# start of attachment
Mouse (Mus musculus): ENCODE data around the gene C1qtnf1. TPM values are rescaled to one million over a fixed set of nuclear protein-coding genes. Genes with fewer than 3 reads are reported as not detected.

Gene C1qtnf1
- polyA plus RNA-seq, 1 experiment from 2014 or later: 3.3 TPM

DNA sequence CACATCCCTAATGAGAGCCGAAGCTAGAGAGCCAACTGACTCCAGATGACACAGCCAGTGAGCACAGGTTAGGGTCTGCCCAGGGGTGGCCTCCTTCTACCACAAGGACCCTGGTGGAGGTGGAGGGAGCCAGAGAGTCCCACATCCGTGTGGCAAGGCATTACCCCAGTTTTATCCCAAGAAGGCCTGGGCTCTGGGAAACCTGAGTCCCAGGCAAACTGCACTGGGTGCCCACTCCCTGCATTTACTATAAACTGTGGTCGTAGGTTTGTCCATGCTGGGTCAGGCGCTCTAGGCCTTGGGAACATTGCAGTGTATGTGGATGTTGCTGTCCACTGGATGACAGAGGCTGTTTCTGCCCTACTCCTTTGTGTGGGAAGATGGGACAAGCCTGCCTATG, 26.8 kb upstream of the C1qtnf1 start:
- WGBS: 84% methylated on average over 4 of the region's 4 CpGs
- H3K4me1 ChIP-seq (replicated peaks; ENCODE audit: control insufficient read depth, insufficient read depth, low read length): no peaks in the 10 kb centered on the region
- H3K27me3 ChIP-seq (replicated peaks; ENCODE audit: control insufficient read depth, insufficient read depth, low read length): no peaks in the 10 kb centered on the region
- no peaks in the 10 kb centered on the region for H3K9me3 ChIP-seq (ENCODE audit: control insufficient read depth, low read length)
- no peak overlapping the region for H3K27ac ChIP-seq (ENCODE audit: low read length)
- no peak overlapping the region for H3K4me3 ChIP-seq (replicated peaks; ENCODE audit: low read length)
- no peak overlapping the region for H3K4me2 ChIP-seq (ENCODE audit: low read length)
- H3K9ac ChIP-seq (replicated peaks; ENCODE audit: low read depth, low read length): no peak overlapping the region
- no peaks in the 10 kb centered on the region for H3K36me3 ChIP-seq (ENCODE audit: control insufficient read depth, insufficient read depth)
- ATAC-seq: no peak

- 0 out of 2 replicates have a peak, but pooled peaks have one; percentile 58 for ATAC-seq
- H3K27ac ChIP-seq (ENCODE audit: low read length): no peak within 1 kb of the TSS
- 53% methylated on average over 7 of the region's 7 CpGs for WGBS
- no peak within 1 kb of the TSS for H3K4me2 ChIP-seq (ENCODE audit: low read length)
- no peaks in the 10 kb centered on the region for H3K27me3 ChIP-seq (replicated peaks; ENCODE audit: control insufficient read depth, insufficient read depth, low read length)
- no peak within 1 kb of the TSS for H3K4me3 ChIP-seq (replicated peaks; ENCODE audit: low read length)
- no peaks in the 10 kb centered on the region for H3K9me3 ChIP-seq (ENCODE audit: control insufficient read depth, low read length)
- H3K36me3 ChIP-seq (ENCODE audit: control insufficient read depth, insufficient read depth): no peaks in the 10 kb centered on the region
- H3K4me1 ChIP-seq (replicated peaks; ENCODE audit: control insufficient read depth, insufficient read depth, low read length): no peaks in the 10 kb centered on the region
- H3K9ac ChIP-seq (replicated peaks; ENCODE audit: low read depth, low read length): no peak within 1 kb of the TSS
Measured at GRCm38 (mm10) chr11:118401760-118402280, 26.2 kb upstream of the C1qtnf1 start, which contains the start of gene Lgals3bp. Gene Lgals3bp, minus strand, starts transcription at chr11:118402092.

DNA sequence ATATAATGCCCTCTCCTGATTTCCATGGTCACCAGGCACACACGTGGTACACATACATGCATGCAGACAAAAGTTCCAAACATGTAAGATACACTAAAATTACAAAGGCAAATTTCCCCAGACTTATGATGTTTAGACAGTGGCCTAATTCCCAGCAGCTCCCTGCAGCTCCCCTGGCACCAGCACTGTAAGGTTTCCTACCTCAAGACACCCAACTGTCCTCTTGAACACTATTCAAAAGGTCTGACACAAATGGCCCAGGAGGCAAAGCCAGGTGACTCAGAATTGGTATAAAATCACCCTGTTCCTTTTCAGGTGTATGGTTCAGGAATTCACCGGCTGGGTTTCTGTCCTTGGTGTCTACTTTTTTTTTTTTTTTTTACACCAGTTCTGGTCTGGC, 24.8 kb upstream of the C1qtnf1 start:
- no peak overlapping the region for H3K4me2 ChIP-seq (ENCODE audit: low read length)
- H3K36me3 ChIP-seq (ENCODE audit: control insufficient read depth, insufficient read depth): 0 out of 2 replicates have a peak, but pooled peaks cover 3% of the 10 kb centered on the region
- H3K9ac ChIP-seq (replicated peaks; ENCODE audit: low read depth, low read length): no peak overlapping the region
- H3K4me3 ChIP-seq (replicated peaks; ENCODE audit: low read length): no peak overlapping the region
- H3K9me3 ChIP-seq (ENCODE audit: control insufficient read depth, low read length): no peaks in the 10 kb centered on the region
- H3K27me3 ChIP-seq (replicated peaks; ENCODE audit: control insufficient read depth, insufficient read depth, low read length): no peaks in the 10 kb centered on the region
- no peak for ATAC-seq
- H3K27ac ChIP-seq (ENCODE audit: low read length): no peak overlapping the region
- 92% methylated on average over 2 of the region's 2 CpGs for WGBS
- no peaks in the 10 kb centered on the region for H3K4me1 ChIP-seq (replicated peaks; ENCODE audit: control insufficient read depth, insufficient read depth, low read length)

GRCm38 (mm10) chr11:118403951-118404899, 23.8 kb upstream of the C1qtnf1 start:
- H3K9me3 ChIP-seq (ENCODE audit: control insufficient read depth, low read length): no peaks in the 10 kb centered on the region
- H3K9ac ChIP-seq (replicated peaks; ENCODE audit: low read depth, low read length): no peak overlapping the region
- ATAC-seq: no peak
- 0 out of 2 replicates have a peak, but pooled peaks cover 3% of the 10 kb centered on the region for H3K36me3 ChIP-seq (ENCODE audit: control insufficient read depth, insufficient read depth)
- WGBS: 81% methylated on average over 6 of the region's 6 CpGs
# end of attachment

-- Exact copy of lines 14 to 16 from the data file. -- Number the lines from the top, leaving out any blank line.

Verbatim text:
- ATAC-seq: no peak

- 0 out of 2 replicates have a peak, but pooled peaks have one; percentile 58 for ATAC-seq
- H3K27ac ChIP-seq (ENCODE audit: low read length): no peak within 1 kb of the TSS